WorldView-4: A new satellite and much more

WorldView-4 rendeirngI was at an electronics store the other day and saw a UAV quad copter with a camera. Really cool technology – went straight on my wish list. It’s so easy to use: you hold it, you launch it, and in mere minutes you have a birds-eye view of the whole neighborhood. And assuming you’re a good enough pilot, you fly it back home to download the data it collects. With the right software and tools – and about $1,000 to buy the copter – you’re suddenly making scientific observations as part of the remote sensing community.

Next month, DigitalGlobe will be launching a new satellite into space. It’s called WorldView-4, and it’s on the opposite end of the remote sensing spectrum from that quad copter. We’ll never see or touch WV-4 again after launch, and we certainly won’t be able to just plug in a cable to download the data it collects. From what I understand, it’s also costing us a little more than $1,000.

From a tech standpoint, WorldView-4 does a lot of things for us. It more than doubles our 30cm collection capacity, which is far and away the best in the industry. It takes some of the load off of WorldView-3, since we’ll now have two very similar versions of the industry’s best satellite for tasking instead of just one. In short, it helps us do everything we do even better than we do it today.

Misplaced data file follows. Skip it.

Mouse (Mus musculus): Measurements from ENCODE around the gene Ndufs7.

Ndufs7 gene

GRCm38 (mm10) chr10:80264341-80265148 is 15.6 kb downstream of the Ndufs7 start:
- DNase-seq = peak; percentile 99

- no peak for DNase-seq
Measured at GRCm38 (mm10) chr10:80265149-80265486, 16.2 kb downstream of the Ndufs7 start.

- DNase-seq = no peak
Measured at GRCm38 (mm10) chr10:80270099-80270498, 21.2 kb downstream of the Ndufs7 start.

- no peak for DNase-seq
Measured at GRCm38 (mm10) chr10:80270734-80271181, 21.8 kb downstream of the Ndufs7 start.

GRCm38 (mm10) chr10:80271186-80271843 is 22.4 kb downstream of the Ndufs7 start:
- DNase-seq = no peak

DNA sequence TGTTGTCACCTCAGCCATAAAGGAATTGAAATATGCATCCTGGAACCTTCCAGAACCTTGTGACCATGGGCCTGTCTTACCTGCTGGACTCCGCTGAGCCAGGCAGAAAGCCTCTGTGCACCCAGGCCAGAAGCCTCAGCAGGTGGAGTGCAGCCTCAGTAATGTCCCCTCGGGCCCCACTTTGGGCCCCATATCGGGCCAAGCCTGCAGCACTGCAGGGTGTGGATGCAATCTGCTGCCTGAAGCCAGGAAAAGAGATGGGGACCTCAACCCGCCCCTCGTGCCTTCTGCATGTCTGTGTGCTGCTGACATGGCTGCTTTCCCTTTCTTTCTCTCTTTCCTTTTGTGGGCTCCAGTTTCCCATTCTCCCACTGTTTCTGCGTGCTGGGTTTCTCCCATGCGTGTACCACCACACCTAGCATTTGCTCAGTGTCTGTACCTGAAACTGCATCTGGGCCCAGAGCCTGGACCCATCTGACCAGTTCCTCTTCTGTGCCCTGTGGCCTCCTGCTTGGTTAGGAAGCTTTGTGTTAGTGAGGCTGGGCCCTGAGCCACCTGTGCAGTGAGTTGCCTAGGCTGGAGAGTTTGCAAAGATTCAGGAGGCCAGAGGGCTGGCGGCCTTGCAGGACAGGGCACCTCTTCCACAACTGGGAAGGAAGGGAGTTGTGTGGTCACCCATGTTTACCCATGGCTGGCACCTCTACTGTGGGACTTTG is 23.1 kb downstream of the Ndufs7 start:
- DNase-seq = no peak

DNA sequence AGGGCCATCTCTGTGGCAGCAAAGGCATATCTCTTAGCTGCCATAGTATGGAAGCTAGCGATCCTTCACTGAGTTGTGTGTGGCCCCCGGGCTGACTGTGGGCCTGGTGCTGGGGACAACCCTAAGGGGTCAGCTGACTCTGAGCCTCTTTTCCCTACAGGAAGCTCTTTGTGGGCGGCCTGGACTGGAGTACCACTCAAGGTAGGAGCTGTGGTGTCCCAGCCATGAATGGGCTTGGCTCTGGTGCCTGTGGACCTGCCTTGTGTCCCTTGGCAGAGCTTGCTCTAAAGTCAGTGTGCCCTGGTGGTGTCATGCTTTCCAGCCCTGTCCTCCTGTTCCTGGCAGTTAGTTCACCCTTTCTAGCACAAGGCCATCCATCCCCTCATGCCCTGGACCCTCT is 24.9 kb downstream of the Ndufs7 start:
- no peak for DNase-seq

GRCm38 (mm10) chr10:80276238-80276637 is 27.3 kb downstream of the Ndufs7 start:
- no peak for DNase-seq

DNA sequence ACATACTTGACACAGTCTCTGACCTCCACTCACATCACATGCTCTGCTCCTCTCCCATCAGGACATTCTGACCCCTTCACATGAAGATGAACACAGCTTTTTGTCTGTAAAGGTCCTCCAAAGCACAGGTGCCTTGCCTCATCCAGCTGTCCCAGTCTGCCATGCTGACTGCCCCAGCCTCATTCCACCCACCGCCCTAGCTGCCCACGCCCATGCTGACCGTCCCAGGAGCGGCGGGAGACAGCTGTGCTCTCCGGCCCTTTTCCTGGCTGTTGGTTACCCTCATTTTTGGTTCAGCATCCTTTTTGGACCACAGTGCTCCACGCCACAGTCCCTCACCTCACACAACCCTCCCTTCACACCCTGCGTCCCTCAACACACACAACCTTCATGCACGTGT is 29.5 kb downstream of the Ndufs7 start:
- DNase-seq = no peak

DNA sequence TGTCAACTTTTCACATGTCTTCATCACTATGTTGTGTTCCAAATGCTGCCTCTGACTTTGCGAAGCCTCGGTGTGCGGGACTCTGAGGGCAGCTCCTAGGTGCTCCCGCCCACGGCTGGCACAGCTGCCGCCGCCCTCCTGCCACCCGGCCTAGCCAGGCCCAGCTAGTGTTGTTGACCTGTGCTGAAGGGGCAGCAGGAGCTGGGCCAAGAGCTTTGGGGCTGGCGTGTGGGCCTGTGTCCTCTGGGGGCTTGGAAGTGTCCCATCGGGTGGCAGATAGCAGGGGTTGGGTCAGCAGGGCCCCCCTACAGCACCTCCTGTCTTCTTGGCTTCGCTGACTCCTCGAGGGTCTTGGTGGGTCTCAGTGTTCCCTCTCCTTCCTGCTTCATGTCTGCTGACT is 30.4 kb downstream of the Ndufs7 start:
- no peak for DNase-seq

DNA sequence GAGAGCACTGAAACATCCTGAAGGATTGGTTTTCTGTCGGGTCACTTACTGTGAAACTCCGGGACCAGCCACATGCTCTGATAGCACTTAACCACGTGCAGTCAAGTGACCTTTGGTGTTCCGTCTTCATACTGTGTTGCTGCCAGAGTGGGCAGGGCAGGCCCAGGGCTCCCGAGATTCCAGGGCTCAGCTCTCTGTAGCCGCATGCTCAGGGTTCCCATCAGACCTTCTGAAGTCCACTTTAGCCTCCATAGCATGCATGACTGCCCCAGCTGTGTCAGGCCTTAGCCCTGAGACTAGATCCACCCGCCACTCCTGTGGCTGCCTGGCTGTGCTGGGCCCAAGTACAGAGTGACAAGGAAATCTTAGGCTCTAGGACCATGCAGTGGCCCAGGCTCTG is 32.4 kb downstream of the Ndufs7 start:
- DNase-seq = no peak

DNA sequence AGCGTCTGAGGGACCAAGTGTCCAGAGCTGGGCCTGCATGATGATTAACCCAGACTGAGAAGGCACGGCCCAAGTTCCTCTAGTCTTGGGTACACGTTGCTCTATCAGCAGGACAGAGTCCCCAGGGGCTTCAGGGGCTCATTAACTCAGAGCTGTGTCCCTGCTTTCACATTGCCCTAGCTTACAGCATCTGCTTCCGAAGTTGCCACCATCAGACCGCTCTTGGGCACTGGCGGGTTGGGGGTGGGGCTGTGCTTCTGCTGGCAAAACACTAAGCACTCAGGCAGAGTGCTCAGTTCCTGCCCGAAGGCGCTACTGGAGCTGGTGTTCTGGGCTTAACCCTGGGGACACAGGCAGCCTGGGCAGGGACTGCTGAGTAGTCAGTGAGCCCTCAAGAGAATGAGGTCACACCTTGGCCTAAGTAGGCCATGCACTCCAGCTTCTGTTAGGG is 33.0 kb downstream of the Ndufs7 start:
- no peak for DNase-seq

And as amazing as it is to launch a satellite, the ramifications of this event go way beyond that. There’s the ground system that allows us to command, operate and downlink information from our entire constellation. There are global teams of people that program commands and maneuver the satellites, and the software and platforms that enable us to distribute and interpret the data.

But the most important result from the launch is our increased ability to help solve global problems every single day. DigitalGlobe sends satellites into space so we can make observations of the entire planet, not just my neighborhood. We see every continent, every country, every border, every coastline and all the oceans in between. And our end users take those observations and use them to solve very real, very human problems every day. Here are just a few:

  • Helping people see the whole world by improving user experience in the world’s largest mapping platforms, mapping settlements and road networks in OpenStreetMap, and improving turn-by-turn directions for navigation and ride sharing.
  • Enabling communications improvements like building out 5G networks to support smart cities and connected cars.
  • Documenting environmental issues like monitoring invasive species, tracking and documenting illegal fishing and poaching, and detecting deforestation and monitoring forests on a tree-by-tree basis.
  • Visualizing economic concerns like counting and measuring change in global economic indicators and detecting illegal tapping into pipelines and utilities.
  • Supporting global security by keeping our nation (and other nations) safe, and working with NGOs on sociopolitical issues like slavery and human trafficking that impact thousands of lives.

Baie du Hillsborough, captured by WorldView-3 on March 26, 2016The addition of WorldView-4 to our constellation and the improvements we’re making to our associated systems, platforms, software and teams will enable our end users to solve even more problems with more accuracy and more confidence. If you want to learn more, see our products and developer page.

If you want to follow the launch, check out this microsite. And if you want to buy that quad copter, I just might know a backyard that would be perfect for its maiden voyage.